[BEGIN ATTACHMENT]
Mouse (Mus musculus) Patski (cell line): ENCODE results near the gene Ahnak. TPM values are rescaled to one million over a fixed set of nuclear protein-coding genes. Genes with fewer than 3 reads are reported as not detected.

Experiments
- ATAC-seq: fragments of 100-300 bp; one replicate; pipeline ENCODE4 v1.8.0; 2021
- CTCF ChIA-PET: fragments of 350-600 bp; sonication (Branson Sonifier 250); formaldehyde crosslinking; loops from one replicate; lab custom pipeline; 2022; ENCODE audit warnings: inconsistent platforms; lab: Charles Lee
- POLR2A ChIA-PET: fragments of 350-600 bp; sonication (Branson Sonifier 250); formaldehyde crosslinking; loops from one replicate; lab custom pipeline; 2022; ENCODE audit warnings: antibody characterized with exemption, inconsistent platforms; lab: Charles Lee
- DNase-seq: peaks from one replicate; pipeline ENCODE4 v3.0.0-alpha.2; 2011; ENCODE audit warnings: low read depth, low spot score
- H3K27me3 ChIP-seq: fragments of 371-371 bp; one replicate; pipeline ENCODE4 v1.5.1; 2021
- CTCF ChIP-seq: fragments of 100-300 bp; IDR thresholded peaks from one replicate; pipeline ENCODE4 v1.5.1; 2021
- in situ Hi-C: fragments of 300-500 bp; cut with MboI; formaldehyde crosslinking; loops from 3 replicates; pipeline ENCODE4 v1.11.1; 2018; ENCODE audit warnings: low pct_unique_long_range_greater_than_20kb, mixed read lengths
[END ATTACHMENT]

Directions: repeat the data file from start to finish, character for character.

Mouse (Mus musculus) Patski (cell line): ENCODE results near the gene Ahnak. TPM values are rescaled to one million over a fixed set of nuclear protein-coding genes. Genes with fewer than 3 reads are reported as not detected.

Experiments
- ATAC-seq: fragments of 100-300 bp; one replicate; pipeline ENCODE4 v1.8.0; 2021
- CTCF ChIA-PET: fragments of 350-600 bp; sonication (Branson Sonifier 250); formaldehyde crosslinking; loops from one replicate; lab custom pipeline; 2022; ENCODE audit warnings: inconsistent platforms; lab: Charles Lee
- POLR2A ChIA-PET: fragments of 350-600 bp; sonication (Branson Sonifier 250); formaldehyde crosslinking; loops from one replicate; lab custom pipeline; 2022; ENCODE audit warnings: antibody characterized with exemption, inconsistent platforms; lab: Charles Lee
- DNase-seq: peaks from one replicate; pipeline ENCODE4 v3.0.0-alpha.2; 2011; ENCODE audit warnings: low read depth, low spot score
- H3K27me3 ChIP-seq: fragments of 371-371 bp; one replicate; pipeline ENCODE4 v1.5.1; 2021
- CTCF ChIP-seq: fragments of 100-300 bp; IDR thresholded peaks from one replicate; pipeline ENCODE4 v1.5.1; 2021
- in situ Hi-C: fragments of 300-500 bp; cut with MboI; formaldehyde crosslinking; loops from 3 replicates; pipeline ENCODE4 v1.11.1; 2018; ENCODE audit warnings: low pct_unique_long_range_greater_than_20kb, mixed read lengths